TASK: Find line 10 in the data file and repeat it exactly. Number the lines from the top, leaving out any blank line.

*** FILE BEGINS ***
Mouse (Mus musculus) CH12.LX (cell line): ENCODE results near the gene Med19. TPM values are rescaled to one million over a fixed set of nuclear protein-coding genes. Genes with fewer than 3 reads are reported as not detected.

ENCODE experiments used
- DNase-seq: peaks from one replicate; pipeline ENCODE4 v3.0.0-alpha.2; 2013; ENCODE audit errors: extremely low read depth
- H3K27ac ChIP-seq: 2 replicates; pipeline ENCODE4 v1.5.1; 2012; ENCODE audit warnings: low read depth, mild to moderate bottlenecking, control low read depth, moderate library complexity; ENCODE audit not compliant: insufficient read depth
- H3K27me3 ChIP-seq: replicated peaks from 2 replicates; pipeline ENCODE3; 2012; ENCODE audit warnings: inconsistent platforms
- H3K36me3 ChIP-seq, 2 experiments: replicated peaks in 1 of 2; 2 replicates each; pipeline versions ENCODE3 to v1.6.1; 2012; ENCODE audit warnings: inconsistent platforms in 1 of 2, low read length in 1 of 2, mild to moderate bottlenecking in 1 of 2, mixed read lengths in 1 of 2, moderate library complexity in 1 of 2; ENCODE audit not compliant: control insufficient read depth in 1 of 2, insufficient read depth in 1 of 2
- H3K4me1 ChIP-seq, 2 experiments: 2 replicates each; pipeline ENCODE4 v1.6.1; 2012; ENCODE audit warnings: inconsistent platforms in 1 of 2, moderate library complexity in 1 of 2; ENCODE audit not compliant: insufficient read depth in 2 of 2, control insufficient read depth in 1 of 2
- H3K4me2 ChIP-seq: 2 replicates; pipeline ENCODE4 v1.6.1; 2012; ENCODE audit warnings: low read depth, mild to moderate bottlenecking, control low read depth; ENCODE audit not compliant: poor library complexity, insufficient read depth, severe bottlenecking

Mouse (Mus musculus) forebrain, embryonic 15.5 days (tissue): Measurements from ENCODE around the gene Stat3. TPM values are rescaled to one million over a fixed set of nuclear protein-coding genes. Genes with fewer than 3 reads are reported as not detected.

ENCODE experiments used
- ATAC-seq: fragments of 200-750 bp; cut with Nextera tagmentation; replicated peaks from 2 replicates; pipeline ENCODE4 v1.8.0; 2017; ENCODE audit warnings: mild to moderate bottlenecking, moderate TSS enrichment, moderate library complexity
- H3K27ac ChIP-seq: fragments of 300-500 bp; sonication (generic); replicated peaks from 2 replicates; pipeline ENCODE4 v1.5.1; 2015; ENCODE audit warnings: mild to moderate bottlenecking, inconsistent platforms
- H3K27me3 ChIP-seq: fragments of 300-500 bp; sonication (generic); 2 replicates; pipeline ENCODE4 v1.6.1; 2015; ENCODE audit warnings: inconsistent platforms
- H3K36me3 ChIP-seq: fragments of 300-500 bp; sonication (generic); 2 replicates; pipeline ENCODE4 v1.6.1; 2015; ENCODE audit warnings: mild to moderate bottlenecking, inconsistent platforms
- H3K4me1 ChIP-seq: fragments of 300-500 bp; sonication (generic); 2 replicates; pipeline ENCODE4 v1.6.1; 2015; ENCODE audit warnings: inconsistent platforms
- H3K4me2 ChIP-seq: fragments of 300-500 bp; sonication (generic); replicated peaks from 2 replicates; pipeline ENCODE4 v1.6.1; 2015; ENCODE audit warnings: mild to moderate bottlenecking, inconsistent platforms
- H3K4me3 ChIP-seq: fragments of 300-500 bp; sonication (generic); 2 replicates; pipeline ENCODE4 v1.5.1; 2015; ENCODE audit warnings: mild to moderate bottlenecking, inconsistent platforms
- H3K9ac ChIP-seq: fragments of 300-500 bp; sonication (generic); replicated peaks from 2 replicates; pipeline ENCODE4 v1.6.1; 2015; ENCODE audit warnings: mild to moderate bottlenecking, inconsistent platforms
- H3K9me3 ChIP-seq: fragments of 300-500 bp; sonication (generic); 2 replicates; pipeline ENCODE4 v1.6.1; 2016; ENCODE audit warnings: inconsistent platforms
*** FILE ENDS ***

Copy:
ENCODE experiments used